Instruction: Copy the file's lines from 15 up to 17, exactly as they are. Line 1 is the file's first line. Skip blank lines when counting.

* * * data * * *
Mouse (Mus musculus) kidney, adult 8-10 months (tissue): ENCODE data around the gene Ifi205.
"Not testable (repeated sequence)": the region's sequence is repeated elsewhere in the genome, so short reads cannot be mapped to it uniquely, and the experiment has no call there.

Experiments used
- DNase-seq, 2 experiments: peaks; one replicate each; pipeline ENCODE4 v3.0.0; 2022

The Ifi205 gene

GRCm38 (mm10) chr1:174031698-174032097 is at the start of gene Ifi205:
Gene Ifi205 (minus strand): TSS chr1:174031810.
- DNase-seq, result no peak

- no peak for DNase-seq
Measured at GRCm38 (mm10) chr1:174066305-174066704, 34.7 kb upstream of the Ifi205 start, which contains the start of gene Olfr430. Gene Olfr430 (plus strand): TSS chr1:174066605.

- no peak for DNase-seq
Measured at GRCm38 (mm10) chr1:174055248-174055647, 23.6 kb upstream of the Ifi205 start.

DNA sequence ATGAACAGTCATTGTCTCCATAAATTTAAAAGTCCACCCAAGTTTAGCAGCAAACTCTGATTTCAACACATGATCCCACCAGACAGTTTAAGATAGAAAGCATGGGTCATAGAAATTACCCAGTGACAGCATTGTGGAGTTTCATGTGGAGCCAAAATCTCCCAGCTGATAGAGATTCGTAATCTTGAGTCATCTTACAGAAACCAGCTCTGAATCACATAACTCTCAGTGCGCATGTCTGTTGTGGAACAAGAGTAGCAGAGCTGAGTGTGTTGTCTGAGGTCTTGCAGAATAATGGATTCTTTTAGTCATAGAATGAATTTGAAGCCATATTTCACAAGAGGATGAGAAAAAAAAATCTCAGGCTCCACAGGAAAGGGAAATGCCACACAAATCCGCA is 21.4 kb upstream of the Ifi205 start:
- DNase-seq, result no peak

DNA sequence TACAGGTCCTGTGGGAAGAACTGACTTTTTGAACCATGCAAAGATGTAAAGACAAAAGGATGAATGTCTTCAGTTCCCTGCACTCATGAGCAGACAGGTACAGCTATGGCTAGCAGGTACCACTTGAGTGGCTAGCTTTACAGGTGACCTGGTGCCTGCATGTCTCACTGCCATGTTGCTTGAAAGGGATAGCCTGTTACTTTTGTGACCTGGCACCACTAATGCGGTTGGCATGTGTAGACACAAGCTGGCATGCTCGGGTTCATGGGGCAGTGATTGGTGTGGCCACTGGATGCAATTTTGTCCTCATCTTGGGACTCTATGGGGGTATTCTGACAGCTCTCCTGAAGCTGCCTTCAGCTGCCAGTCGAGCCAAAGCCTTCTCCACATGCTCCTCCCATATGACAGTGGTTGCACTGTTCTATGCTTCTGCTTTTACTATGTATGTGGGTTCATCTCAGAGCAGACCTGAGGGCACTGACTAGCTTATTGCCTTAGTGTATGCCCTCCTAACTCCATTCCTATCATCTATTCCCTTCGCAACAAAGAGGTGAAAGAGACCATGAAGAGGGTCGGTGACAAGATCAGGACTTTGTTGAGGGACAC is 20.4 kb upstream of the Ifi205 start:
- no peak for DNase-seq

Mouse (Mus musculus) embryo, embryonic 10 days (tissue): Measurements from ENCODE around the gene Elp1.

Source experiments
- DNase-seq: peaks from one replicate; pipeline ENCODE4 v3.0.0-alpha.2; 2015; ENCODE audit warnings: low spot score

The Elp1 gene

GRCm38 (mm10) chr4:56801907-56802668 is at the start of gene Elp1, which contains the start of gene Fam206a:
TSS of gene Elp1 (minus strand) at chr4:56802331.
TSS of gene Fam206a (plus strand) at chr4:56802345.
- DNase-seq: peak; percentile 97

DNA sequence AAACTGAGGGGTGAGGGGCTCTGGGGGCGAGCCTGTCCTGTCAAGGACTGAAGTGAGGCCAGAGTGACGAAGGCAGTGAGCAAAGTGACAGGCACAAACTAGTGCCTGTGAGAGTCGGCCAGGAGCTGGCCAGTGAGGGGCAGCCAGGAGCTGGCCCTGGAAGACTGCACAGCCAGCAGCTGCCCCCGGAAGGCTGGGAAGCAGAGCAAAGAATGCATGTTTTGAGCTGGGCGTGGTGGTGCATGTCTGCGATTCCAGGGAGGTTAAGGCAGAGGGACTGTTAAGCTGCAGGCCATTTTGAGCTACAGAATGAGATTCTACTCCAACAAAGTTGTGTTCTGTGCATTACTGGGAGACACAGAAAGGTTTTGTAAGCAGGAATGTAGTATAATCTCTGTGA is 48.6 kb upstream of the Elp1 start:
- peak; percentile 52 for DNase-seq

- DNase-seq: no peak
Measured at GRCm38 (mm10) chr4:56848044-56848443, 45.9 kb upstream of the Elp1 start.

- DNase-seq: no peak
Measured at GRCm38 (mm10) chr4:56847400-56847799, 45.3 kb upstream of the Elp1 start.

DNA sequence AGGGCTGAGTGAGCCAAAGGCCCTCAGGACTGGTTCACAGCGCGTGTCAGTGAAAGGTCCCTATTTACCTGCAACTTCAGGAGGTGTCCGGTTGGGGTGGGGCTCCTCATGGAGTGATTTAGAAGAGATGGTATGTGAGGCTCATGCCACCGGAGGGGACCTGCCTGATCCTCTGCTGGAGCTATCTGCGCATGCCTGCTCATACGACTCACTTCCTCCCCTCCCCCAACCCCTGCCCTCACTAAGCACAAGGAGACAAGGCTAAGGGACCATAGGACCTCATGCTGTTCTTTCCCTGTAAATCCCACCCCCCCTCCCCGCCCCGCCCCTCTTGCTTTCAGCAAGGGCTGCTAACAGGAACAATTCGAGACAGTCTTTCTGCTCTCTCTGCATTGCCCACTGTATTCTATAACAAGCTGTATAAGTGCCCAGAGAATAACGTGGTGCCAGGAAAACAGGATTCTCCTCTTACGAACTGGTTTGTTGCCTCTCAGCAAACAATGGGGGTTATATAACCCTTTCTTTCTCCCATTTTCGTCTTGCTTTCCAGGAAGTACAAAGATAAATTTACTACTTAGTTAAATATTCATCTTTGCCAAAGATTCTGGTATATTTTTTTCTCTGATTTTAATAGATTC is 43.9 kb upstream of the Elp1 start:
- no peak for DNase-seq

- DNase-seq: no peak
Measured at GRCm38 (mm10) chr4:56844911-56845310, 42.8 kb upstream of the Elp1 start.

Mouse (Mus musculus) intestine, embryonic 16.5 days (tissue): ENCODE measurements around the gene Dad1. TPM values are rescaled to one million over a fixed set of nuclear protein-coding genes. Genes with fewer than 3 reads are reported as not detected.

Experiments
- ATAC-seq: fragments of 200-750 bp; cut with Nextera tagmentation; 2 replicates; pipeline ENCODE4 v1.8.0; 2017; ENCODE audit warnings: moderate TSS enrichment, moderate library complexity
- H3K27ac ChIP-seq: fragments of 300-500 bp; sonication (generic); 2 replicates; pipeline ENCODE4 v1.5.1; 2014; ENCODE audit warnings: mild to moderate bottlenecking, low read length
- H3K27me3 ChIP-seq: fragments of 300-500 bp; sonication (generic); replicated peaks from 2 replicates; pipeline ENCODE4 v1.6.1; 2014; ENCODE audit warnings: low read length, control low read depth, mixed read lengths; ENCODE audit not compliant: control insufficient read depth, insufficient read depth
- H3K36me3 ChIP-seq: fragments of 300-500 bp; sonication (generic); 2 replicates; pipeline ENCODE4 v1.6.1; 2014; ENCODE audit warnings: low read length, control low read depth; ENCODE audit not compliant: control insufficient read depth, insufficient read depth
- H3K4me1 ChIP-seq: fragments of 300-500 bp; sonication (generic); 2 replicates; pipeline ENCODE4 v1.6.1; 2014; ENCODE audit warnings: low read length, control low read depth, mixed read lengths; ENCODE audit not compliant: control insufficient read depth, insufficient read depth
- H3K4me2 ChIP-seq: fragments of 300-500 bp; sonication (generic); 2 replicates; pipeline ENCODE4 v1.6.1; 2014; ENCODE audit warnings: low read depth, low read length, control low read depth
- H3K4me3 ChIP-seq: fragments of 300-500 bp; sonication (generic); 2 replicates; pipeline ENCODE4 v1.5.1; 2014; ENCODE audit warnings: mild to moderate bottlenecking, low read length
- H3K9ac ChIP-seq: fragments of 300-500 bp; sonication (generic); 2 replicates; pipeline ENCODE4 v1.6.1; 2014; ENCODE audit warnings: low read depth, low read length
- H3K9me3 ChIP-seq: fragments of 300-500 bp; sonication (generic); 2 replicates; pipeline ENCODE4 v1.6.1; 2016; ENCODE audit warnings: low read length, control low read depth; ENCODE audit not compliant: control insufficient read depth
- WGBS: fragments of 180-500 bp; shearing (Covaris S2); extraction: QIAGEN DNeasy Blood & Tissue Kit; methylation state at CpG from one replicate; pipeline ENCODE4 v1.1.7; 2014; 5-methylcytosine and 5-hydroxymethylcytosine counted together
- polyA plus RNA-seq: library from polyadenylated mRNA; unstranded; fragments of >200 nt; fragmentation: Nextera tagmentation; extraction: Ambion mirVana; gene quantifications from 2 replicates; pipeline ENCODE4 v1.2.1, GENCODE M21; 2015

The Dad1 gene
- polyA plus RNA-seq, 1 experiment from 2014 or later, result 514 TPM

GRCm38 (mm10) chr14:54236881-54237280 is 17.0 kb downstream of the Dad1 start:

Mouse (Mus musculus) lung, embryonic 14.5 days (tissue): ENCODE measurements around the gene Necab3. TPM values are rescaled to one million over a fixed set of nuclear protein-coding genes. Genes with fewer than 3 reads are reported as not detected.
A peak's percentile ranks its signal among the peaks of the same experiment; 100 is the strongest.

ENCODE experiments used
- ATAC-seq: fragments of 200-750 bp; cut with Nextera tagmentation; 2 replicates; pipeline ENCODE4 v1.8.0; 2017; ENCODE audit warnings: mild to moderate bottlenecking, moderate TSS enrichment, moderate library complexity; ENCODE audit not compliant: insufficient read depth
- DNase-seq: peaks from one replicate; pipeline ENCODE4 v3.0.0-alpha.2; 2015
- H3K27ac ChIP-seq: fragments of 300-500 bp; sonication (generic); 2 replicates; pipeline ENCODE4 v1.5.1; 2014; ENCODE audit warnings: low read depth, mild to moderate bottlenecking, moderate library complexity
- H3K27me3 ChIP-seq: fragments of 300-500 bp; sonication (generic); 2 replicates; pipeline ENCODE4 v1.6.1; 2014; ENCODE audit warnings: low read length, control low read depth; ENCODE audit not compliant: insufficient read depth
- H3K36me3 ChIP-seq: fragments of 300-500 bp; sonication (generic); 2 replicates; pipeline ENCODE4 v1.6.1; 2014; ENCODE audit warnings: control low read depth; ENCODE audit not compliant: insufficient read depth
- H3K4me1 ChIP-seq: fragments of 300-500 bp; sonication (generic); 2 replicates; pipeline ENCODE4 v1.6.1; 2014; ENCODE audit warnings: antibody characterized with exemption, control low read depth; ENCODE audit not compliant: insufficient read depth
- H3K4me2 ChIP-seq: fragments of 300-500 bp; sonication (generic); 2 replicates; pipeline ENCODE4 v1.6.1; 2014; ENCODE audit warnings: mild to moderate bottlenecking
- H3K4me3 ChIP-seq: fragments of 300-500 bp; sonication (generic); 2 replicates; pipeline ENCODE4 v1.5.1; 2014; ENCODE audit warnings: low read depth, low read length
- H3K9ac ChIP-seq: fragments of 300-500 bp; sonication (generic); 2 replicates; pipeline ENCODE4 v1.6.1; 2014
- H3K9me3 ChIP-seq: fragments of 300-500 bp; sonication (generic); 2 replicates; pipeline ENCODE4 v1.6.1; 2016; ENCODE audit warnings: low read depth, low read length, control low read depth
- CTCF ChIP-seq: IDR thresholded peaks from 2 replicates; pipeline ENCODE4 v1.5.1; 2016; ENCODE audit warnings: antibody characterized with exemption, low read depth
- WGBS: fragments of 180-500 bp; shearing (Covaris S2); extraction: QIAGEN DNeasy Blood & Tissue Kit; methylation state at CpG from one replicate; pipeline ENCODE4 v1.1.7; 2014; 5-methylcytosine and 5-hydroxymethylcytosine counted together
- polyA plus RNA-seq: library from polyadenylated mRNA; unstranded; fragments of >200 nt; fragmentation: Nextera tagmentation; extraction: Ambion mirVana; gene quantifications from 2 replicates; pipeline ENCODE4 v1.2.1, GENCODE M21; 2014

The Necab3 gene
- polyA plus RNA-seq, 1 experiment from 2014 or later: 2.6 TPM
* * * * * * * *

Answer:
DNA sequence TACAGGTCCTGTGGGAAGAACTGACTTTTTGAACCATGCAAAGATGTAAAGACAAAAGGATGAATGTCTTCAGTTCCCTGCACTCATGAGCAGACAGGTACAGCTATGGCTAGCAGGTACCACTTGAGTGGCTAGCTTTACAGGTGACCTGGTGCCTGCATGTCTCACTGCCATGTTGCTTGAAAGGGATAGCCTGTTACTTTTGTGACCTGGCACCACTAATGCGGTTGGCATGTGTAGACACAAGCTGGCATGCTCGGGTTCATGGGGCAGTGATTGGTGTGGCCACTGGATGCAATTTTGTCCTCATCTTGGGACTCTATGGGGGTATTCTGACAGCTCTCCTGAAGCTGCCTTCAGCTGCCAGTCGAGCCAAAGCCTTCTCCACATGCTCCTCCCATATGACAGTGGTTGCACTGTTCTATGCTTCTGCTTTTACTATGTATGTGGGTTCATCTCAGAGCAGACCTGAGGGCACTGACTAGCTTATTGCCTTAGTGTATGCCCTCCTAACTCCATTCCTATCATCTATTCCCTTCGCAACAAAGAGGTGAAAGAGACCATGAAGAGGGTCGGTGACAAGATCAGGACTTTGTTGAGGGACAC is 20.4 kb upstream of the Ifi205 start:
- no peak for DNase-seq

Mouse (Mus musculus) embryo, embryonic 10 days (tissue): Measurements from ENCODE around the gene Elp1.